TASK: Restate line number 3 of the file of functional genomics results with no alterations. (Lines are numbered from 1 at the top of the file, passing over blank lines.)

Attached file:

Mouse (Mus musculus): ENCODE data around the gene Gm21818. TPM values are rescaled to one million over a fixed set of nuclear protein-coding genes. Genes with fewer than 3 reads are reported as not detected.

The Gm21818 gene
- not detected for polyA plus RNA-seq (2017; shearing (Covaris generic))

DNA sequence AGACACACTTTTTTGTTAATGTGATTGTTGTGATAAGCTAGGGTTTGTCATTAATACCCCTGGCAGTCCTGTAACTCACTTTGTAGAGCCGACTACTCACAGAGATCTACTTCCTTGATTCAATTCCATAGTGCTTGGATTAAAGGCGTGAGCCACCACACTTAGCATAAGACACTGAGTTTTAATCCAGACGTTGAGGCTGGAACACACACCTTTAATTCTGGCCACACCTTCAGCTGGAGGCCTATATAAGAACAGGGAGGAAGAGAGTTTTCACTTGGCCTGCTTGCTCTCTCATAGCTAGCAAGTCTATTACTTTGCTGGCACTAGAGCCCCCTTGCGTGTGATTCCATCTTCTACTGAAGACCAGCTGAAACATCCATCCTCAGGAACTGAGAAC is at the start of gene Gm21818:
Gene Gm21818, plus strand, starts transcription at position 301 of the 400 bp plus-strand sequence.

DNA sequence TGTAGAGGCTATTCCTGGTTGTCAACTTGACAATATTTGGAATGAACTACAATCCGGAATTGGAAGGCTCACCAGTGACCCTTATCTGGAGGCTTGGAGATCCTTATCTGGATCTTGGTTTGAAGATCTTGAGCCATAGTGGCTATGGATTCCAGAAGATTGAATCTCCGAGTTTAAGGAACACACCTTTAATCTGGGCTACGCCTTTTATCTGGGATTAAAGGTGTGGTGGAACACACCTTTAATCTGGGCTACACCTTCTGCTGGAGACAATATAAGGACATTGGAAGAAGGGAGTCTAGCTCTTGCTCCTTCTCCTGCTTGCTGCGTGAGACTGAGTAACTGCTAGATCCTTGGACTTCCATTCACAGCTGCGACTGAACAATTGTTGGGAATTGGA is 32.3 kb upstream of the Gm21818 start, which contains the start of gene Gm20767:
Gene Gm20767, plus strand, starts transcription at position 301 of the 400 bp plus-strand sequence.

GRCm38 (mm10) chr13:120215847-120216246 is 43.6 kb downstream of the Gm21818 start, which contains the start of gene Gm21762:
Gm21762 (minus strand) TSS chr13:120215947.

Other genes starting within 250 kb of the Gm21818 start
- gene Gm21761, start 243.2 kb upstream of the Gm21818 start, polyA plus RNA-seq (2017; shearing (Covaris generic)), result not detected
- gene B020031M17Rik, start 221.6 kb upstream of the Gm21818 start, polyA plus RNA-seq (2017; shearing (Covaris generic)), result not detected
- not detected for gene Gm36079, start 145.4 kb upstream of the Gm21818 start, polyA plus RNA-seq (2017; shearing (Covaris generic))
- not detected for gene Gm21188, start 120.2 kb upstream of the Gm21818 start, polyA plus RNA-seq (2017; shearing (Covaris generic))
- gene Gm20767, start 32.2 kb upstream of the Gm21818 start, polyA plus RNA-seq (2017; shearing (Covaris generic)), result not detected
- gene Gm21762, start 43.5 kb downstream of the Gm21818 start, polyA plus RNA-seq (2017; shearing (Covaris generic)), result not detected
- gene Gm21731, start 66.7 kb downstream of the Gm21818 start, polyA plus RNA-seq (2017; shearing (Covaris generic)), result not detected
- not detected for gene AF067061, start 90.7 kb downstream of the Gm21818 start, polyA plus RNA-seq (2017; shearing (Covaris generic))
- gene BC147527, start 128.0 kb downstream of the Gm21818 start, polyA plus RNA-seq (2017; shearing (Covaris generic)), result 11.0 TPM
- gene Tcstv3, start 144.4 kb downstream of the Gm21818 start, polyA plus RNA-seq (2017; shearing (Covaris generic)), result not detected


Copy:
- not detected for polyA plus RNA-seq (2017; shearing (Covaris generic))